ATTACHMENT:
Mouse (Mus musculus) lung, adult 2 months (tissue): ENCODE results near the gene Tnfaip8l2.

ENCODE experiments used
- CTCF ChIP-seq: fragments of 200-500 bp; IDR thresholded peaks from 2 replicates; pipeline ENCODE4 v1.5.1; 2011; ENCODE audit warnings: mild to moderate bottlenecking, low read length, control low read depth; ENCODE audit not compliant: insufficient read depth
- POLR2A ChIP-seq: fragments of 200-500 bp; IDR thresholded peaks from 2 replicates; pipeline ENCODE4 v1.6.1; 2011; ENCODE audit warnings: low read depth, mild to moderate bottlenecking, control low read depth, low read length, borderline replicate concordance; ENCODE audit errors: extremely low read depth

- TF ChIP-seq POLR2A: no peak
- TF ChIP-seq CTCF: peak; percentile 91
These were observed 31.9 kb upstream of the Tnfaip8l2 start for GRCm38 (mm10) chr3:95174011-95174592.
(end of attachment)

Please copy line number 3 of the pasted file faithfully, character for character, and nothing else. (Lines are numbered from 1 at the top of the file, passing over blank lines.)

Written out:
- CTCF ChIP-seq: fragments of 200-500 bp; IDR thresholded peaks from 2 replicates; pipeline ENCODE4 v1.5.1; 2011; ENCODE audit warnings: mild to moderate bottlenecking, low read length, control low read depth; ENCODE audit not compliant: insufficient read depth